Dealing with the worst housing hazards could save the NHS in Wales £67 million a year

Publication Date: 6th May 2014

Subject: Public health

Delegates at the “Public Health: Underpinning Wellbeing” conference of the Chartered Institute of Environmental Health in Cardiff on 7 May will hear that action and advocacy on housing in Wales could save the NHS £67 million a year.

Speaking in the Bryn Jones Memorial Lecture, Stephen Battersby, environmental health and housing consultant, will say that exported costs of poor housing such as time off work and poorer educational attainment costs Wales a further £100 million a year.

Half the £1.5 billion needed to address poor housing in Wales is associated with tackling cold homes.

Dr Battersby will ask some big questions - do those most in need of support and help know about the help that is available? Are Government and local authority interventions focussed on the greatest risk and are they addressing health inequalities?

Speaking ahead of the conference, Julie Barratt, Director of CIEH Wales, said: “Evidence shows that a warm dry home is fundamental to good health. The costs of poor housing is huge, not just for individuals in terms of their health, wellbeing and potential, but for the NHS, for employers and for the country as a whole. In the current economic climate we need to make sure that we are targeting interventions that deliver the best results at every level.”

The conference, now in its eighth year, will feature top class international speakers and will be a major debate about how public health should best be delivered. There are many facets to wellbeing and there are many ways in which public health initiatives underpin it.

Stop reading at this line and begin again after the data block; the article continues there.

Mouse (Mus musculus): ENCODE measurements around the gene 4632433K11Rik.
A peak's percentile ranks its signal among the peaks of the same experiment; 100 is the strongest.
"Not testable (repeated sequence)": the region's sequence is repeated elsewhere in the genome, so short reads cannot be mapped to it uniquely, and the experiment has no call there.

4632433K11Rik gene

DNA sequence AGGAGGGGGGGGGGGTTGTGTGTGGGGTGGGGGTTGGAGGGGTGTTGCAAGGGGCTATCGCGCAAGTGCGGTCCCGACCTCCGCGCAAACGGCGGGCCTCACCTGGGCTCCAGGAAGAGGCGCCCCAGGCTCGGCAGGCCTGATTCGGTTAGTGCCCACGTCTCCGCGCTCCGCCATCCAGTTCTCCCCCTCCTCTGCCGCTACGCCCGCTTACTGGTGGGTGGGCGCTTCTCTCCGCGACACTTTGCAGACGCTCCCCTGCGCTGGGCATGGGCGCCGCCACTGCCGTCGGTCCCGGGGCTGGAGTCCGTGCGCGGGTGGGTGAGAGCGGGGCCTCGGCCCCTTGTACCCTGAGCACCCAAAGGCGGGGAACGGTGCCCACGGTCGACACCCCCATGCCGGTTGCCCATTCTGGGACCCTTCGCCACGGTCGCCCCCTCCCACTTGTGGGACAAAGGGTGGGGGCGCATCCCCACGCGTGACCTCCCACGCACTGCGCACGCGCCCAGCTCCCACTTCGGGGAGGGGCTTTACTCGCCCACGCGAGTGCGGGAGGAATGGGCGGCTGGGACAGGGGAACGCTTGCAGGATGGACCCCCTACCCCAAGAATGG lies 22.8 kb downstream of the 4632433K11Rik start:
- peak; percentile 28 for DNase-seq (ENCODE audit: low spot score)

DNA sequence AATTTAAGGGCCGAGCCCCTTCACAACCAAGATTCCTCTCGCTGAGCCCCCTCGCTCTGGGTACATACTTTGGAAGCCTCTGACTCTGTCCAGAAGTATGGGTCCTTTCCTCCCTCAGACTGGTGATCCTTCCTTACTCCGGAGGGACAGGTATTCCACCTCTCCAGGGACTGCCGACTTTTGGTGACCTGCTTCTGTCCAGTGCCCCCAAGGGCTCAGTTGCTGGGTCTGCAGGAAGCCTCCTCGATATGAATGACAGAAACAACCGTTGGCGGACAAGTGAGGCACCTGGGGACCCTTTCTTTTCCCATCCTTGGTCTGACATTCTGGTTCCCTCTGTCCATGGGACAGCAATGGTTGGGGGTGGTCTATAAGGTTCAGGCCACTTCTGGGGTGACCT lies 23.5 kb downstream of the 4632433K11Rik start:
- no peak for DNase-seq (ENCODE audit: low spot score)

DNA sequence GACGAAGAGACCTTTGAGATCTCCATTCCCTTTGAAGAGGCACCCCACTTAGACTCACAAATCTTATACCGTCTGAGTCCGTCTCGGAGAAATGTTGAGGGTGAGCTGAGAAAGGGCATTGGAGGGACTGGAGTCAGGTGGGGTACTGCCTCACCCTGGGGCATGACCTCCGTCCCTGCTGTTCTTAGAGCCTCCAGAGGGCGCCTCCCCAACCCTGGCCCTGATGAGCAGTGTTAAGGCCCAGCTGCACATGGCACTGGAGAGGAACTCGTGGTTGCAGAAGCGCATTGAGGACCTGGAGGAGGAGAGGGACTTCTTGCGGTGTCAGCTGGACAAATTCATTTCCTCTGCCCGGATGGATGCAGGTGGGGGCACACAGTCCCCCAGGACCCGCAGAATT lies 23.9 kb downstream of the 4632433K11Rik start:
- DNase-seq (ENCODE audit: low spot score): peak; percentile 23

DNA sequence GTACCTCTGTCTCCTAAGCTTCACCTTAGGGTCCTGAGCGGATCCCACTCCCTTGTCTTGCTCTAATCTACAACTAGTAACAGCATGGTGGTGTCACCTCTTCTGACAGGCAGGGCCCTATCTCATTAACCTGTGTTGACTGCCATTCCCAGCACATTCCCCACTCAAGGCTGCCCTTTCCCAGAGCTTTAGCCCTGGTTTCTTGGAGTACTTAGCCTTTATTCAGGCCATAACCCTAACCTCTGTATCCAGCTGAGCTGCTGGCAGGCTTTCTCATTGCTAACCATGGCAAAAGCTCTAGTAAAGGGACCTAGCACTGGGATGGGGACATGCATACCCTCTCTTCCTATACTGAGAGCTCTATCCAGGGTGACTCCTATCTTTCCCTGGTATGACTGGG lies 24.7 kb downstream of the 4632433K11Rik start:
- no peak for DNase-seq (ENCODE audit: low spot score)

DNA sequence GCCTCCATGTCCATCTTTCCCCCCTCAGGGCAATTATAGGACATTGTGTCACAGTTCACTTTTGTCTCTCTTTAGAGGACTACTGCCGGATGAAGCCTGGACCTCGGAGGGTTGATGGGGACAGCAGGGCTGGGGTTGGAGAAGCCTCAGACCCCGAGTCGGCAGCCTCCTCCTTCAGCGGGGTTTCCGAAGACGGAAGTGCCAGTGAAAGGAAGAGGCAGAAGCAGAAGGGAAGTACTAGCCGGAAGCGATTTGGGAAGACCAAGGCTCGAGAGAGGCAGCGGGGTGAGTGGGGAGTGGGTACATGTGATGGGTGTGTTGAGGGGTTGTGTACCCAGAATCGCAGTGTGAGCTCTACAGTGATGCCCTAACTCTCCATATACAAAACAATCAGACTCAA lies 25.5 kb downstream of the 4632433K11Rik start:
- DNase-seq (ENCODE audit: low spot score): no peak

Notes to editors: 

  • For media enquiries please contact Brian Cowan on 020 7827 5922 or 07721 456727 or email b.cowan@cieh.org 
  • Julie Barratt is available for interview

About the Chartered Institute of Environmental Health: 

  • The CIEH is the professional voice for environmental health representing over 10,000 members working in the public, private and non-profit sectors. It ensures the highest standards of professional competence in its members, in the belief that through environmental health action people's health can be improved 
  • The Chartered Institute of Environmental Health (CIEH) is a leading provider of regulated qualifications in health and safety, food safety, environmental management, fire safety and first aid and operates in over 50 countries
  • Over 10 million people around the world from the UK to the USA and the Middle East hold a CIEH qualification
  • The CIEH’s clients range from small businesses to multinational enterprises like the InterContinental Hotels Group. We work with governmental bodies in Hong Kong as well as international agencies like the United Nations
  • The CIEH’s 60 qualification training programmes are delivered through a network of over 10,000 registered trainers. The training is developed for the varied skill levels within organisations. They cater to different learning styles and preferences through a series of flexible structures. CIEH qualifications are valued and recognised throughout the world
  • 15Hatfields is the organisation’s sustainable venue www.15hatfields.com 
  • For more information about the CIEH visit www.cieh.org



     

 

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